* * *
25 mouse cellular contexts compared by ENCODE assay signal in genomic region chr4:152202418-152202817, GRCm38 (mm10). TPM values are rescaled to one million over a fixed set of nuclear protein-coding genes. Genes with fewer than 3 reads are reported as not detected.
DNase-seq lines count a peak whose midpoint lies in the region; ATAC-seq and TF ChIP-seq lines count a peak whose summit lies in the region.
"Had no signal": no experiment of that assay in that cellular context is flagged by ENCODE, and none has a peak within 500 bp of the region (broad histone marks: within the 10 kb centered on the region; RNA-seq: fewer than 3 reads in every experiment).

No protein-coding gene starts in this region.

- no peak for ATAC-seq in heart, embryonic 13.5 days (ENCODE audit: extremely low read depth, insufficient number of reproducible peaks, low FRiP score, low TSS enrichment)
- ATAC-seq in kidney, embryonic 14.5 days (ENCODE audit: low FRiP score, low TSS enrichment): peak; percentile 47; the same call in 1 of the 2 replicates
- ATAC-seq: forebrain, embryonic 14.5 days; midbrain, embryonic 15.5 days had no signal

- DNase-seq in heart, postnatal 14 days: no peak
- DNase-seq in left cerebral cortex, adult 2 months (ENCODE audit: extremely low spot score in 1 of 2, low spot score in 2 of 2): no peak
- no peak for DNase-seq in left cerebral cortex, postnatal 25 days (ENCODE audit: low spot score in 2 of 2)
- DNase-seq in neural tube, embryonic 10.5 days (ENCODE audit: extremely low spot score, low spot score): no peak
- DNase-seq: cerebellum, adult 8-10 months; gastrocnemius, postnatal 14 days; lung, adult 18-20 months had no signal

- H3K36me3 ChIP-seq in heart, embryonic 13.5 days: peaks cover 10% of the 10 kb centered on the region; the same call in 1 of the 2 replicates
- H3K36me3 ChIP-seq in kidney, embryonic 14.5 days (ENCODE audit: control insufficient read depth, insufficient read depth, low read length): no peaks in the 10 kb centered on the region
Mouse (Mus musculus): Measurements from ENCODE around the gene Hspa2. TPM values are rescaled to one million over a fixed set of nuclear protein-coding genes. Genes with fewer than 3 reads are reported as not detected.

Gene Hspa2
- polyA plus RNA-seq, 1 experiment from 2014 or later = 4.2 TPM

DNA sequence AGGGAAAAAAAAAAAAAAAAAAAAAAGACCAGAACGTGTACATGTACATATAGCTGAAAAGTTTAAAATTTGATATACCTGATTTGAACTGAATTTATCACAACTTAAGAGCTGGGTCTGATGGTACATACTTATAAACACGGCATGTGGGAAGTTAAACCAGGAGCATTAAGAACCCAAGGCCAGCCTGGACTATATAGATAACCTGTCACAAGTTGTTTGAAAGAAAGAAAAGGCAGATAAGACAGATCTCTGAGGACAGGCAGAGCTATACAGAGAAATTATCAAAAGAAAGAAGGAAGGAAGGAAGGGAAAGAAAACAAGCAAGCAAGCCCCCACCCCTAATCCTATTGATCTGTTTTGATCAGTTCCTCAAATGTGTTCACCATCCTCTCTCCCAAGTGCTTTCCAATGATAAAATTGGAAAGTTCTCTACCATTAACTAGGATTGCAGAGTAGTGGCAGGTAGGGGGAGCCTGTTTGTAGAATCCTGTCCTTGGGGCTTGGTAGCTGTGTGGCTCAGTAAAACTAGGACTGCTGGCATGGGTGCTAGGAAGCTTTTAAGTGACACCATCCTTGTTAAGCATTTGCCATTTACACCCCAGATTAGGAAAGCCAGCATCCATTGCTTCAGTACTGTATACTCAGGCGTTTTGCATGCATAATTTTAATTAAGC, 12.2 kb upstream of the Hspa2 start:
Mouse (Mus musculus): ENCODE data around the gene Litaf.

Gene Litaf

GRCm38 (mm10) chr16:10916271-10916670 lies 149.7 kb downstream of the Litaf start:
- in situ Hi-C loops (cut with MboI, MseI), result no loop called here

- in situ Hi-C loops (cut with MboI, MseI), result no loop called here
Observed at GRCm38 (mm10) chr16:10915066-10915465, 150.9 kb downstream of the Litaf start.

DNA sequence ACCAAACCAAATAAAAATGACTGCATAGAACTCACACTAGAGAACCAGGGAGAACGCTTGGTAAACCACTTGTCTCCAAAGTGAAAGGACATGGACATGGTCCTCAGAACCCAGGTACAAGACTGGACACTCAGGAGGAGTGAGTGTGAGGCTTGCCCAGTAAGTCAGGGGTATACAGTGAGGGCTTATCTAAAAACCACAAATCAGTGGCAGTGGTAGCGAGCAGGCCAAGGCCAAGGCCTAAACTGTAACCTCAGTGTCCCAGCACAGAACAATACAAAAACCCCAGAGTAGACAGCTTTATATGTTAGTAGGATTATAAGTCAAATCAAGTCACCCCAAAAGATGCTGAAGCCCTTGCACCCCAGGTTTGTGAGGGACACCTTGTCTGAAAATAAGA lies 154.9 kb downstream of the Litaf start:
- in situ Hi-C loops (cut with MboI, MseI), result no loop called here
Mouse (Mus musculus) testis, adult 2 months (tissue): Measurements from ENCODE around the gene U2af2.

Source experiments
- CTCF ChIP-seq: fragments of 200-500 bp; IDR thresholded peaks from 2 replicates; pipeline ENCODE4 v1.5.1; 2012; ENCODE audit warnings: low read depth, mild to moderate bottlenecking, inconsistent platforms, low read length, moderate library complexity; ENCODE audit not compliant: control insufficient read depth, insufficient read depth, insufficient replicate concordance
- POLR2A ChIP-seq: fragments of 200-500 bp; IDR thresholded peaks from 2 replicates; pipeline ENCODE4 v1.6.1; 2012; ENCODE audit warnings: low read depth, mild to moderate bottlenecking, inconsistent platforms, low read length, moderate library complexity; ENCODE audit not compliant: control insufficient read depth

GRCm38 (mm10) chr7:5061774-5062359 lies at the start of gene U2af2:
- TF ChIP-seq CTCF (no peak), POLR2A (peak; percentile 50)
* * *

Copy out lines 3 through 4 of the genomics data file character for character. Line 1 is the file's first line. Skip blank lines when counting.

"Had no signal": no experiment of that assay in that cellular context is flagged by ENCODE, and none has a peak within 500 bp of the region (broad histone marks: within the 10 kb centered on the region; RNA-seq: fewer than 3 reads in every experiment).

No protein-coding gene starts in this region.